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    The New Yorker | John Seabrook | 11/14/11 | 31 min
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    The New Yorker
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    • erica1 week ago

      Such a fun read. I love apples! Interesting that crispness is more important than taste when it comes to apples - I never thought about it before but think it’s true for me as well. I was tickled to read about apples as intellectual property - as someone who worked in the patents department at Google, I think of hardware and software as IP but not fruit! It’s wild that the Honeycrisp was named one of 25 innovations that changed the world.

    • bill
      Top reader of all timeScoutScribe
      1 week ago

      Repost. This article from 2011 keeps getting better and better as the SweeTango and Honeycrisp markets continue to expand. The Honeycrisps in bags at Trader Joe's are only slightly larger than golf balls, which freaks me out. It's good to know your apples.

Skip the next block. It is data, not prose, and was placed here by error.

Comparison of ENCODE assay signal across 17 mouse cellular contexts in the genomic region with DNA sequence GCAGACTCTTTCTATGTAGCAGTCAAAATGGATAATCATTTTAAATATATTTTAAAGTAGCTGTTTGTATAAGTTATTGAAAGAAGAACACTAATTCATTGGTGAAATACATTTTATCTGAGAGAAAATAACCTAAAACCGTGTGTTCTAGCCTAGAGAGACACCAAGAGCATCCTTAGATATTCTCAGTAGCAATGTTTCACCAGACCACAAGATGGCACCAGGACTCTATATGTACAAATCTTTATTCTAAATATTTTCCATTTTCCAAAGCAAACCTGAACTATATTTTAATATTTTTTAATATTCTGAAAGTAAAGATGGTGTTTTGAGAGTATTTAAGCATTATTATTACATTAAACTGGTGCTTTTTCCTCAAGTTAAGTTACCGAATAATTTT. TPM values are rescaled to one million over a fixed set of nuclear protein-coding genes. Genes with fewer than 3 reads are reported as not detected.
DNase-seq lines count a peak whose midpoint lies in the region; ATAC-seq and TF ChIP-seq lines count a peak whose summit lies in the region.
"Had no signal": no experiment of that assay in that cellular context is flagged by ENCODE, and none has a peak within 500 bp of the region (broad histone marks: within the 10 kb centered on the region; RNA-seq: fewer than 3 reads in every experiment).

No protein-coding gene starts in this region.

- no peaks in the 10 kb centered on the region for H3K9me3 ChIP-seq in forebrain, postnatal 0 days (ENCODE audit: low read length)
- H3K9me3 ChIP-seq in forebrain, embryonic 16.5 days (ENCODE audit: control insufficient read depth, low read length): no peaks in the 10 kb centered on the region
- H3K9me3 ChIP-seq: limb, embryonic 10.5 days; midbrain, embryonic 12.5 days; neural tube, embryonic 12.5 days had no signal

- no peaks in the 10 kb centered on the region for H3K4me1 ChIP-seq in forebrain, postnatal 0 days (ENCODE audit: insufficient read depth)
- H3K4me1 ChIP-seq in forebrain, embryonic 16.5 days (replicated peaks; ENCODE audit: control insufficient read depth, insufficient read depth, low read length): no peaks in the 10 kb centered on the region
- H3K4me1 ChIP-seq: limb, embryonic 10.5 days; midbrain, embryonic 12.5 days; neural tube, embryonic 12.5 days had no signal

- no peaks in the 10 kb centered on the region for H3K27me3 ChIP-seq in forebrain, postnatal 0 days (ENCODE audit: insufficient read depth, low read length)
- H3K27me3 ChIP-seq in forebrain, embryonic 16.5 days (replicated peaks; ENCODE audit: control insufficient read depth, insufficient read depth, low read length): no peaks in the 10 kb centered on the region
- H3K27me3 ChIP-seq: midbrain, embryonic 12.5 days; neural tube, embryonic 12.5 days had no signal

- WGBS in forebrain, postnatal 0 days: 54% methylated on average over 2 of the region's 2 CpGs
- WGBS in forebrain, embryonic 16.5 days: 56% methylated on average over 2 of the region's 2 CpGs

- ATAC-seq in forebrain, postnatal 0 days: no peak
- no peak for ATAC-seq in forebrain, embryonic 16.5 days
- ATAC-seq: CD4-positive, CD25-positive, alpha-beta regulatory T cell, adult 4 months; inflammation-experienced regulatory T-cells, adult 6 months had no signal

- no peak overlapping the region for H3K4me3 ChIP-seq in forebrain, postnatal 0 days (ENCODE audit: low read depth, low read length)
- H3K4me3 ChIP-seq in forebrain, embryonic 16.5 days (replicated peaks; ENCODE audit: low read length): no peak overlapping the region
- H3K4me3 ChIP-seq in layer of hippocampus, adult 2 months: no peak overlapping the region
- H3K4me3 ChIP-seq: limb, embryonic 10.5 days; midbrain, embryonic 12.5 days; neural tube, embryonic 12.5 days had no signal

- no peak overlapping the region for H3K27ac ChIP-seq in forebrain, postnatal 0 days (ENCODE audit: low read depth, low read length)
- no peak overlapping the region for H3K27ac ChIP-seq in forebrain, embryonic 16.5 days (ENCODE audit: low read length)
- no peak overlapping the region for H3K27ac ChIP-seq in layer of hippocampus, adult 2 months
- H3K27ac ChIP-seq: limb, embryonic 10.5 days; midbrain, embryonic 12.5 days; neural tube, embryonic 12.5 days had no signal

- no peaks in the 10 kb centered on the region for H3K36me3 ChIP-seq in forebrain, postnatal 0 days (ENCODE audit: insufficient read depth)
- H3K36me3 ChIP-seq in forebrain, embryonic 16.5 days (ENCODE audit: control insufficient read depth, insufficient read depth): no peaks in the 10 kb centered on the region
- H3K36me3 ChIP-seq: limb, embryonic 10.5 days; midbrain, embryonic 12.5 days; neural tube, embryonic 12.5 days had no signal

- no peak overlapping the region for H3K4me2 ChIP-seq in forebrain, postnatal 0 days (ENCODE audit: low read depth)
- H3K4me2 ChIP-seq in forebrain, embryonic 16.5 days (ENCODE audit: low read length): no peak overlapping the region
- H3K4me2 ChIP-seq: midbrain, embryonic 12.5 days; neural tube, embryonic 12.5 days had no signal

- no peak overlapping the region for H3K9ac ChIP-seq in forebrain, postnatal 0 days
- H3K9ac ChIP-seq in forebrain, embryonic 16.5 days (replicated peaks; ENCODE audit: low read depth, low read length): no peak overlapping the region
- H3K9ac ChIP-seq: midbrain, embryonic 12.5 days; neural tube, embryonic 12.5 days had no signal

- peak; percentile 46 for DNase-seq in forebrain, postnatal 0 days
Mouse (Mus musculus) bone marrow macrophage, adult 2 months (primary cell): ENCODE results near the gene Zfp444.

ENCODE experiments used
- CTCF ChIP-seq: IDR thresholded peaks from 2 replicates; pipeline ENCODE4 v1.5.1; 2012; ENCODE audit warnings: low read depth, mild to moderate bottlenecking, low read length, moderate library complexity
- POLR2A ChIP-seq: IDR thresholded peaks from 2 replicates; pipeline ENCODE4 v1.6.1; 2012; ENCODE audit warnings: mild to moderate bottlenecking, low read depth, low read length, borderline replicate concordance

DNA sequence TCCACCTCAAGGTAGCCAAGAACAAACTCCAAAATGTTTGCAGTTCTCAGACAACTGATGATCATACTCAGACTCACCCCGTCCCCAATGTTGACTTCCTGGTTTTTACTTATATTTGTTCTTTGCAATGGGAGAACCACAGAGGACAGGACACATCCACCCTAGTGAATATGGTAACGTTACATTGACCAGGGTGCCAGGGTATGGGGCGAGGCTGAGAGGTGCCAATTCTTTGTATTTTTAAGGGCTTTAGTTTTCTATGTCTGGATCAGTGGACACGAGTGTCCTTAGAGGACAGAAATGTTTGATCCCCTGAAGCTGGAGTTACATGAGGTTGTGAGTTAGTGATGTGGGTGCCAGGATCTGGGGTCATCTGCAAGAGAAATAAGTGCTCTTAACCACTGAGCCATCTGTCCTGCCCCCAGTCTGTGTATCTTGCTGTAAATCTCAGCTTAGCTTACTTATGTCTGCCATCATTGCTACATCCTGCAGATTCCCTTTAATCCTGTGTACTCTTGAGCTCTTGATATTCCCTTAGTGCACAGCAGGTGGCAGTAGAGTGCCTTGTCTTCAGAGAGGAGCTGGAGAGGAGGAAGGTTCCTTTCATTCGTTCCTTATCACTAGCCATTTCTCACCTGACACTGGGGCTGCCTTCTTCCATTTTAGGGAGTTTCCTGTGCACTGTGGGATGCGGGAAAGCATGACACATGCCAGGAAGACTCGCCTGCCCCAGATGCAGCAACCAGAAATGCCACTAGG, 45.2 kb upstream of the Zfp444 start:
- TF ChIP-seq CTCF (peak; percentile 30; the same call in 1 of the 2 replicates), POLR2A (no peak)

• bill
      Top reader of all timeScoutScribe
      9 months ago

      Ok folks - we’ve got a GREATEST OF ALL TIME situation going on here.

      I think this article is absolutely perfect in every way. I remember exactly where I was when I first read it (in print, on a bus in San Francisco) and I think back to it every single time I stand in front of the apples at the grocery store. Re-reading it now, almost a decade later, was a pure delight. I remain obsessed with the Honeycrisp. And I still look out for SweetTangos, but they seem to have gone by the wayside.

      Read this within reach of an apple. You’ll want to give the calyx a sniff.

      You’ll never look at an apple the same way again.